A Devout Christian Conservative Kicked Off His Campaign For Governor With… A Shofar?

Here's how the ram's horn, most commonly found on certain Jewish holidays, became a key symbol of the Christian right.
Screenshot/Rumble, Right Side Broadcasting Network

Pennsylvania State Sen. Doug Mastriano (R), the Trump ally who marched to the Capitol on Jan. 6, announced his candidacy for governor on Saturday at an event in Gettysburg. 

The breakout attraction of the event was a shofar — a ram’s horn that Jews blow into on certain holidays, producing a trumpet-like sound. The use of a shofar has become more and more common among conservative Christians in recent years, sometimes employed as a battle cry. That trend has angered some Jews who see the appropriation as insensitive.

The shofar made its appearance long before Mastriano took the stage at Saturday’s event. It was sounded shortly after a performance by the Christian singer Danny Gokey and “Old School Patriot” Dave Bray’s rendition of the national anthem, and before remarks from Donald Trump’s former national security advisor, Michael Flynn.

Someone identified by an event emcee as “Pastor Don” — the Mastriano campaign did not return TPM’s request for more information — told the crowd that he would “blow the breath of God over this place and this people.” 

“I believe God is about to manifest himself,” the man said, before offering a few sharp blasts of the horn. “He has to, because he cannot keep going the way we’re going. Amen.” 

But the use of the shofar, particularly to kick off a gubernatorial campaign announcement, sparked some angry reaction. 

“Politicizing religious symbols in this manner is ugly and undignified,” said Jonathan Greenblatt, CEO of the Anti-Defamation League. “It cheapens their meaning and offends those who respect their holiness.”

“As a Jewish person, I find this to be deeply offensive,” wrote University of Alabama law professor and former U.S. Attorney Joyce White Vance. 

Saturday’s performance recalled the year prior, when “scores” of attendees at the “Jericho March” in Washington, D.C. — the last in a string of protests that preceded the Capital attack — blew on shofars, Religion News Service reported. Others have used them at protests in defiance of COVID-19 public health orders. 

“It’s an announcement to the enemy that his stronghold is about to fall,” said Amanda Grace of of Ark of Grace Ministries at a November stop on Clay Clark’s “Reawaken America” tour, which hosted speakers protesting COVID-19 rules, the 2020 election, and other far-right priorities.

Grace, who referred to the shofar as “a weapon of our warfare,” added: “When we blow it, God responds.” 

Jonathan Sarna, a professor of American Jewish History at Brandeis University, noted that in addition to shofars, some evangelical Christians hold Passover seders and build temporary dwellings on Sukkot

“There is a kind of movement to re-appropriate Jewish rituals, which are somehow seen to be authentic,” Sarna said. 

While Jews generally restrict shofar use to Rosh Hashanah and Yom Kippur — the Jewish new year and day of atonement, respectively — Christians have for decades appropriated shofars for all sorts of uses. They’re now often available at Christian book stores, as Christianity Today noted in 2018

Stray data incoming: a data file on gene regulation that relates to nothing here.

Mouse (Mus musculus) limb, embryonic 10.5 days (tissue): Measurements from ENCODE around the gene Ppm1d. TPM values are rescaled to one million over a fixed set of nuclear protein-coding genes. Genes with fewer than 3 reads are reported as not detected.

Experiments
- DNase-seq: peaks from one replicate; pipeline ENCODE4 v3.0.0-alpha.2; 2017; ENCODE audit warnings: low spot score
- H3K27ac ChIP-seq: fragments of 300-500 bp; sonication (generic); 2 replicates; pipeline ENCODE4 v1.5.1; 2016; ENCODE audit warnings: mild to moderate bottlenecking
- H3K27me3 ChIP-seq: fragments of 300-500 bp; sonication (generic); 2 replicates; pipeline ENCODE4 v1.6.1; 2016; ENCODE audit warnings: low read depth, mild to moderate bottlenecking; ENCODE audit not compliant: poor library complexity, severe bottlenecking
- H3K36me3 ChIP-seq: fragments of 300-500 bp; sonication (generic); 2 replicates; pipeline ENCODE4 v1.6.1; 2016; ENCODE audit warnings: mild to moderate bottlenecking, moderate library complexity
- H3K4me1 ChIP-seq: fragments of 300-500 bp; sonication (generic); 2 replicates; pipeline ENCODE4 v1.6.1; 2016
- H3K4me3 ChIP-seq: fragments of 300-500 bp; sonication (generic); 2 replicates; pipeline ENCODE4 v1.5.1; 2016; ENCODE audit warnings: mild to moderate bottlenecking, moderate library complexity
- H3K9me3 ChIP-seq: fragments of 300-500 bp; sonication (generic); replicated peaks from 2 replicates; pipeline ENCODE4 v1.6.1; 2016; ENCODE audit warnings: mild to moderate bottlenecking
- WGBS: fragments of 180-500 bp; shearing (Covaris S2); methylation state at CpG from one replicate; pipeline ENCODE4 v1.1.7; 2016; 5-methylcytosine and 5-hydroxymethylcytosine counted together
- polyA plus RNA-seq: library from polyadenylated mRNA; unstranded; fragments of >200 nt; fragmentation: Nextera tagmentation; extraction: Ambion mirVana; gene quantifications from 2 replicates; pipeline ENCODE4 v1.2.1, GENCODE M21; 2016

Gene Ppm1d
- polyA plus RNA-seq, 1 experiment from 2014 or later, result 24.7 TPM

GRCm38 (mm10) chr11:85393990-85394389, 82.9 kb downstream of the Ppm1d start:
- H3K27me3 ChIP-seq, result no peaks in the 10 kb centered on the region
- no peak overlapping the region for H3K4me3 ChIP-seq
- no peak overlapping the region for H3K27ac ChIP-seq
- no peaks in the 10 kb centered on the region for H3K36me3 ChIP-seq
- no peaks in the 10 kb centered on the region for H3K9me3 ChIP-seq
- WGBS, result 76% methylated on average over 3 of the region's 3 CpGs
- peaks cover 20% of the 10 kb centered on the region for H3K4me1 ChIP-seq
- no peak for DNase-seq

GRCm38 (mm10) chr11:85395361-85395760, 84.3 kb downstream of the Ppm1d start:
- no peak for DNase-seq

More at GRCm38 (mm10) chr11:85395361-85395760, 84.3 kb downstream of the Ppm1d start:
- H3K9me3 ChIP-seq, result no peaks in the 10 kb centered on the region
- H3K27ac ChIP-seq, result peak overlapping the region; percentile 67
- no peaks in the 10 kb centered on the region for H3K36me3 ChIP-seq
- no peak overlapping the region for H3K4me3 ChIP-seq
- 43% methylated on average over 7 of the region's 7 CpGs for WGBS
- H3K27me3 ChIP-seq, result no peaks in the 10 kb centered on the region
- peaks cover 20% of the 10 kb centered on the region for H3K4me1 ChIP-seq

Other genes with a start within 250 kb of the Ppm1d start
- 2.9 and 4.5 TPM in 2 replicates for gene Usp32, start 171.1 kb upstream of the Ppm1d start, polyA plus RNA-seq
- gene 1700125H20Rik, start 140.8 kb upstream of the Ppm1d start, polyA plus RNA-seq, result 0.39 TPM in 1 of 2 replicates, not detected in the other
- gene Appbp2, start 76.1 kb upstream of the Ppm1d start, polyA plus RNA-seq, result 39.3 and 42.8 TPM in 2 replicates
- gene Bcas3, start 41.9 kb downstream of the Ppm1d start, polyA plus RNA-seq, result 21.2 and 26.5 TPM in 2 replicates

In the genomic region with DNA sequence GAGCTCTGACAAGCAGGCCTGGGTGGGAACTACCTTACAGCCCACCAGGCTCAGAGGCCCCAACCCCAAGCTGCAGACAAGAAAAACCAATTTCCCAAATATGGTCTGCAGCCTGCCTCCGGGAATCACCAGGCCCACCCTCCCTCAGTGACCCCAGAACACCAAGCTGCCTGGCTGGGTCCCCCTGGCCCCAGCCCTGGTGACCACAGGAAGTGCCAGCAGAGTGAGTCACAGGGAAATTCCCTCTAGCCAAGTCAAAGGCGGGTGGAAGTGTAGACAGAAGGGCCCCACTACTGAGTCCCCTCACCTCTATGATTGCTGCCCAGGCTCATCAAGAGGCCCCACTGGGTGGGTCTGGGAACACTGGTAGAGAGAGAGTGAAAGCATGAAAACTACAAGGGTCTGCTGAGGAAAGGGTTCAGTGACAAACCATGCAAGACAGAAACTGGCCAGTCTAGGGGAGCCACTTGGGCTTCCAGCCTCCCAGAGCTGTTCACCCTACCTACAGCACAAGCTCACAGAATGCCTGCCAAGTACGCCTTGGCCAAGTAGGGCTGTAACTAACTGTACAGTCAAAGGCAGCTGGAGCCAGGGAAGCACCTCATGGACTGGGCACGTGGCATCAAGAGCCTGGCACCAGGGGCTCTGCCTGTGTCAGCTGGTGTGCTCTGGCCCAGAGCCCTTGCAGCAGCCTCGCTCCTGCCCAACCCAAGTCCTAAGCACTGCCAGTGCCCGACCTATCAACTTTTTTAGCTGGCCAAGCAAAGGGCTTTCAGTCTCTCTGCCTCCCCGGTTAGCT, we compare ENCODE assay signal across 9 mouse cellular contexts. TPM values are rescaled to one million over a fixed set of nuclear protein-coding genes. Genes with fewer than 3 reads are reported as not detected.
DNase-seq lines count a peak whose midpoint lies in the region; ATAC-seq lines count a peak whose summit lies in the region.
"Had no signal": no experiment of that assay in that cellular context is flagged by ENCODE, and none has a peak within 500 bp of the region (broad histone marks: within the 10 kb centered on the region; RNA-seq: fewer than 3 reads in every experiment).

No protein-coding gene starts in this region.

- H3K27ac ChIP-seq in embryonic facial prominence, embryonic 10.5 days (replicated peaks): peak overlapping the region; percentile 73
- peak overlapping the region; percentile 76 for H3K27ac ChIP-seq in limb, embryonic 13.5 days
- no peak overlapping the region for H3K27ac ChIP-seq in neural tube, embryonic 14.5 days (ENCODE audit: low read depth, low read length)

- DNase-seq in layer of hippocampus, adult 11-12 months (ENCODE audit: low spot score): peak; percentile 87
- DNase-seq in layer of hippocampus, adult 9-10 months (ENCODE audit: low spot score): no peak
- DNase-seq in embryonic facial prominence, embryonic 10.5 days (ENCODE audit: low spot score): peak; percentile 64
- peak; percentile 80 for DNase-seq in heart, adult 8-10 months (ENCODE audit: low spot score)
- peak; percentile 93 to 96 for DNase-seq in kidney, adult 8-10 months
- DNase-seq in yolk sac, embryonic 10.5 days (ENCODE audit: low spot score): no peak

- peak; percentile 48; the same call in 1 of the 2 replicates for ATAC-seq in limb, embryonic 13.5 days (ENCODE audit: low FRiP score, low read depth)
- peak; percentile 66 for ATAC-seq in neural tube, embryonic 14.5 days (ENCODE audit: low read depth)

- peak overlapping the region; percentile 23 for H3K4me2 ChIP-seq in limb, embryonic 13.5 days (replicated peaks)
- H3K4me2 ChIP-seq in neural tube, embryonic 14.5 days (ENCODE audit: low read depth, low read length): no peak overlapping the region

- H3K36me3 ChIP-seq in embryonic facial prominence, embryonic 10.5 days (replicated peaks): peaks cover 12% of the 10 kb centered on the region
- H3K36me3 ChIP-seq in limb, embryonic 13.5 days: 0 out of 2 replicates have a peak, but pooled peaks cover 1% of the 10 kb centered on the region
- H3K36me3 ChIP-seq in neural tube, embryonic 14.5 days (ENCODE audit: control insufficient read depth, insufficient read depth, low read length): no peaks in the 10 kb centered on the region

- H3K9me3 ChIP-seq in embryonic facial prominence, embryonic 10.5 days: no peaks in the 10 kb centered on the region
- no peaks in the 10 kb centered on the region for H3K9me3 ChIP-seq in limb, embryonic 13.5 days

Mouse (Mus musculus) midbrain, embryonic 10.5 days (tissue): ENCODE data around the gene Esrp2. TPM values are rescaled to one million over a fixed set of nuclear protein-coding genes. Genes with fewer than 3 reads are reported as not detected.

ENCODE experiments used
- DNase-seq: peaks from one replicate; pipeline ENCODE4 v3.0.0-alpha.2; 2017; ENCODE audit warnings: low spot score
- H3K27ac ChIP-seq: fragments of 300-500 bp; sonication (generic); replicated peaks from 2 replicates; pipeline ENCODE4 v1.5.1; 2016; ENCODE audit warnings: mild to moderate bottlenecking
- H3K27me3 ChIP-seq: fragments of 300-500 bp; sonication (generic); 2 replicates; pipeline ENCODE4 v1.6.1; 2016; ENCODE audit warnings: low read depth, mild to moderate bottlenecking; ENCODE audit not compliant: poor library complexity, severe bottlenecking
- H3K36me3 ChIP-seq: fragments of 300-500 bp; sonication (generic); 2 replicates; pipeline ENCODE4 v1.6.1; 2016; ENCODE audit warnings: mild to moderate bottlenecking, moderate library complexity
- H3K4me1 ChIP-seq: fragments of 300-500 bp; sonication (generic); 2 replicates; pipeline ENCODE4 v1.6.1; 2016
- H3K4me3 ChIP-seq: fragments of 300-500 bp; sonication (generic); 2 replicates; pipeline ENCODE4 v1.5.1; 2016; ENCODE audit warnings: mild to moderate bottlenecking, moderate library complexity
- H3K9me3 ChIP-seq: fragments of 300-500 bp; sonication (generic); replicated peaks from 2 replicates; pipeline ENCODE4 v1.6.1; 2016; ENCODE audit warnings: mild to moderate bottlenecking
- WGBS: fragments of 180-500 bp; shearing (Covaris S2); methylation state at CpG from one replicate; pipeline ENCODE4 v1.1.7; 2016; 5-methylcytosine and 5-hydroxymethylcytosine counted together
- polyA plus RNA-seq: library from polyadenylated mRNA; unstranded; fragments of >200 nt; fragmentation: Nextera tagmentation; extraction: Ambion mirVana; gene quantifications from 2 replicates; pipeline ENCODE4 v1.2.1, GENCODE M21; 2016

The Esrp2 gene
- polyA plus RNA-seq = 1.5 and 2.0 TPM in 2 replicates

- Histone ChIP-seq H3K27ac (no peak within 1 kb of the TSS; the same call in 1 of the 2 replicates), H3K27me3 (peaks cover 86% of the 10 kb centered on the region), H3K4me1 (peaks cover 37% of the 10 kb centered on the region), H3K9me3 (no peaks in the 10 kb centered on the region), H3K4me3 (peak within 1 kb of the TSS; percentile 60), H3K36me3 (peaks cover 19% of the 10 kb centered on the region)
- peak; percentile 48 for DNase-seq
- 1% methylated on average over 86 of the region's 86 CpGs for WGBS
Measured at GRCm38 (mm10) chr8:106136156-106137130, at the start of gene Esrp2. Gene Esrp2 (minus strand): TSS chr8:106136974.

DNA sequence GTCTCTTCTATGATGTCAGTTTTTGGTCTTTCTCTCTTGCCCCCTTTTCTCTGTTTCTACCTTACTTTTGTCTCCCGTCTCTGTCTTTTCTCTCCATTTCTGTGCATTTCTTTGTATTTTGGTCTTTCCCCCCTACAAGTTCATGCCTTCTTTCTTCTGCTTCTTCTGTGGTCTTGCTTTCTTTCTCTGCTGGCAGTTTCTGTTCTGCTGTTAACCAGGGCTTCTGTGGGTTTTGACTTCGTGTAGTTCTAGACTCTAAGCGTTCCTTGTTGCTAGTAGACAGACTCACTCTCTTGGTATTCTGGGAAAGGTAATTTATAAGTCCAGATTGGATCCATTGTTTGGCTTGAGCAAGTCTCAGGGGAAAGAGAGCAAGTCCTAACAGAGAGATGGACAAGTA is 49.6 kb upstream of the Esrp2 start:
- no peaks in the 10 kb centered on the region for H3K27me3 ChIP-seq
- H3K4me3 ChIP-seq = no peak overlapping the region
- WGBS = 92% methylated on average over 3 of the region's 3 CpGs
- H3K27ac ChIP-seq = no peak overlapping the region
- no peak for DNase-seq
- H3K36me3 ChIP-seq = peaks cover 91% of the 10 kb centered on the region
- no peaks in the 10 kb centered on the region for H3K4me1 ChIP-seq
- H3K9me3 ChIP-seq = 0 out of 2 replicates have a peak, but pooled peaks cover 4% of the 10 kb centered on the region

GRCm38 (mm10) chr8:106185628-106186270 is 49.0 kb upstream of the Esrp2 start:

Sarna said the problem for some Jews with the year-round use of shofars “is that that loses the specialness that was associated with the High Holidays.” He noted that over the past several decades, shofars became a popular item for sale in Israel, as Christian tourists and others flocked to the new country. 

Notably, Sarna said, shofar shoppers who aren’t interested in the horns’ Jewish religious significance can have different priorities than Jewish shofarists — like looks. 

“Lots of things that once could never have been sold — because they’re so old, hard to blow, or the sound is so ugly — suddenly became much in-demand, because there were people who put on display a large shofar, which they wouldn’t blow.” 

Wiley Drake blows a rams horn trumpet called a shofar during a rally for US President-elect Donald Trump in front of Marine Corps Base Camp Pendleton in Oceanside, California, on November 11, 2016. (Photo credit should read BILL WECHTER/AFP via Getty Images)

As shofars have grown in popularity among Christian conservatives, they have also begun to appear in recent years at political events as a sort of spiritual weapon. Around a month before the Capitol attack, “Jericho March” organizers held an event in Washington, D.C., one of several leading up to the insurrection.

Shofars were sounded at the event and, according to a website advertising it, organizers had a straightforward goal: “Jericho Marches simultaneously taking place around the U.S. Capitol, Supreme Court, and Department of Justice with prayers for the walls of corruption and election fraud to fall down.”

Speaking after the shofar blast at the Mastriano announcement Monday, Michael Flynn praised the performance. “That’s the best shofar I’ve ever heard,” he said.

“Prayer,” the former national security adviser added, “is the most powerful weapon system known to man.”

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